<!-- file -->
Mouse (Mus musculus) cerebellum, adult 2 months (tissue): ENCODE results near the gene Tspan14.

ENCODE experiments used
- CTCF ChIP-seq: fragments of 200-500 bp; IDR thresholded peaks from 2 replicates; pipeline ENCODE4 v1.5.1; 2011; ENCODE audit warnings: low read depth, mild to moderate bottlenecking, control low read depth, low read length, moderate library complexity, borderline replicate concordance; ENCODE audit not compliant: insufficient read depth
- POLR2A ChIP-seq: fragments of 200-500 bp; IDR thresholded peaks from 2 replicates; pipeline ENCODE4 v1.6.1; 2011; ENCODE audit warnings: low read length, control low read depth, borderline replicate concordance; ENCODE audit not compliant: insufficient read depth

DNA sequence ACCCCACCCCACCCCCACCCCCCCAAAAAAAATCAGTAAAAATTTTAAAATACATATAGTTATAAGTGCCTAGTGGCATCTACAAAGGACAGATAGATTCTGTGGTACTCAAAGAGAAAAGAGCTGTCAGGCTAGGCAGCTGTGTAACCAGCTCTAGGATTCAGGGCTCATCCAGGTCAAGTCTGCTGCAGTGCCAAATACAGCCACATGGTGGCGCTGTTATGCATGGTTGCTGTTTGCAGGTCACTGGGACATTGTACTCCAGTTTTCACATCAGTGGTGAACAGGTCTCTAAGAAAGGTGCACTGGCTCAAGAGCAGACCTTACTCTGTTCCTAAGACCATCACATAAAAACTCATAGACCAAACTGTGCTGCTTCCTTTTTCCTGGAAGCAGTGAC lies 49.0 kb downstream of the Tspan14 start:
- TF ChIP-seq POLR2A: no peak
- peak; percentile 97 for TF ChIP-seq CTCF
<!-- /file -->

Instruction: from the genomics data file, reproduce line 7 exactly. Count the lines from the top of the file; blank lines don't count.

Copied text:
- peak; percentile 97 for TF ChIP-seq CTCF